In a meta-analysis, Herrmann and Lanctot evaluated data from eleven randomized controlled trials of risperidone and olanzapine in individuals with dementia [14]. They found an increased incidence of cerebrovascular adverse events (CVAEs) in the drug treated group when compared to the placebo group. An analysis of the risperidone trials found that some of the increased incidence could be accounted for by non-specific events that were not strokes. There were a greater number of individuals with vascular and mixed dementias in the risperidone trials when compared to the olanzapine trials. In contrast to this meta-analysis, two large observational database studies did not find an increased risk of stroke in older individuals treated with risperidone and olanzapine when compared to those individuals treated with typical antipsychotics or untreated individuals with dementia [15,16].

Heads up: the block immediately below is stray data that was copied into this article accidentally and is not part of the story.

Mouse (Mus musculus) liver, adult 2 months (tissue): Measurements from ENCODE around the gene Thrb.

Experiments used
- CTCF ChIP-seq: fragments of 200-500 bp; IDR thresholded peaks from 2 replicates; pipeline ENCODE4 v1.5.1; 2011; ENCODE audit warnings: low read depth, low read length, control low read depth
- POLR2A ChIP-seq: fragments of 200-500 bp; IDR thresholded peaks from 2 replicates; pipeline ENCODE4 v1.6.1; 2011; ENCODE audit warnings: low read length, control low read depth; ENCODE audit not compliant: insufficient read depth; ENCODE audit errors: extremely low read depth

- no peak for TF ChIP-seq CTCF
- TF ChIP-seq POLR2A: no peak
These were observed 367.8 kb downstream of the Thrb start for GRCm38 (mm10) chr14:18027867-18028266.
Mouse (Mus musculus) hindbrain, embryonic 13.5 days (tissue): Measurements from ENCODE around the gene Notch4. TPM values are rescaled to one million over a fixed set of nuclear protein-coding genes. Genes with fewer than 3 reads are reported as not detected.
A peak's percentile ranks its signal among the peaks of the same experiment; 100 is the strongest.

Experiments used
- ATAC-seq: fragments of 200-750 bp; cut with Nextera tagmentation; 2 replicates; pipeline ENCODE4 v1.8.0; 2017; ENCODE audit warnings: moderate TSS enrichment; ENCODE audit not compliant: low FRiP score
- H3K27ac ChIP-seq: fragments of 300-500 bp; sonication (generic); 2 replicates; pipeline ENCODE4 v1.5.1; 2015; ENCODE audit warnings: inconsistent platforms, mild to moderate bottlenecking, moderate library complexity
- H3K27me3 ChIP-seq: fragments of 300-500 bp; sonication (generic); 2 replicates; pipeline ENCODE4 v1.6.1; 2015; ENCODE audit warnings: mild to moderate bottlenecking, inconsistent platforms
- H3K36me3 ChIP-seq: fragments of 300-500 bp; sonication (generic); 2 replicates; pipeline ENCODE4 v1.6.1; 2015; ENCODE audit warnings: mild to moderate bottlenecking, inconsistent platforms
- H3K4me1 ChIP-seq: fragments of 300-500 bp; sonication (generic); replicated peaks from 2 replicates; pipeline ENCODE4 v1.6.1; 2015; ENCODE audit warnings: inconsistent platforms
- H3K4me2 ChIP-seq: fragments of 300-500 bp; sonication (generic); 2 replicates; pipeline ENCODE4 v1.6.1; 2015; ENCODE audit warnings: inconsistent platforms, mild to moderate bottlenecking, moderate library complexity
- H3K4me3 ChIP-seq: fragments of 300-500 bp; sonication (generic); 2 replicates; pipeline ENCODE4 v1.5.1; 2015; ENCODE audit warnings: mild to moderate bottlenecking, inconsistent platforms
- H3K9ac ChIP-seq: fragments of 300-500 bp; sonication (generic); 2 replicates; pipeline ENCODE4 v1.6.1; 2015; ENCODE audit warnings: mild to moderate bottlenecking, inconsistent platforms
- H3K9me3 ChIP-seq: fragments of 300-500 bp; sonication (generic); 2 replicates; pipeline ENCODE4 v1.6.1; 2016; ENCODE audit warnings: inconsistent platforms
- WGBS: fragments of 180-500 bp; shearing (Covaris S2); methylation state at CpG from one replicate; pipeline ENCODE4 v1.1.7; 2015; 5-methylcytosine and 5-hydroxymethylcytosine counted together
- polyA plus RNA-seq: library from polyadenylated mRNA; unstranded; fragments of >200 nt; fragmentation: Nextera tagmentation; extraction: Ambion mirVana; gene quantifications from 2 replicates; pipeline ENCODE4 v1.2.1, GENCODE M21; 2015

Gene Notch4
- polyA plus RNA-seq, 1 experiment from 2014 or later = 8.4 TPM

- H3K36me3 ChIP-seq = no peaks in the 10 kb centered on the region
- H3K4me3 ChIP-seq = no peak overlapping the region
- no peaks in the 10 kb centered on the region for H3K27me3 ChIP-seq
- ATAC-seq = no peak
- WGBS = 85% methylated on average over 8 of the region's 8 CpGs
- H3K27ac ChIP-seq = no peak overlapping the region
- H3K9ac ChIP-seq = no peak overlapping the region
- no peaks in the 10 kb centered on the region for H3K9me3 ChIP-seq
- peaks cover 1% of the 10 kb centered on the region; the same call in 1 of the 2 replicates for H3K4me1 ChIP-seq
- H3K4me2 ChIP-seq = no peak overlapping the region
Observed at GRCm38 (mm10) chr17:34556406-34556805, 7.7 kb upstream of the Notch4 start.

The Food and Drug Administration (FDA) data indicates that out of a total of seventeen placebo controlled trials of olanzapine, aripiprazole, risperidone orquetiapine in individuals with BPSD, fifteen trials showed numerical increases in mortality rates (1.6-1.7 fold) in the drug-treated group when compared to the placebo-treated groups [17]. Deaths were due to either heart related events (heart failure or sudden death) or infections (mainly pneumonia). The FDA then asked the manufacturers of these drugs and of typical antipsychotics to include a Boxed Warning in their labeling describing this risk and noting that these drugs are not approved for the treatment this indication [18].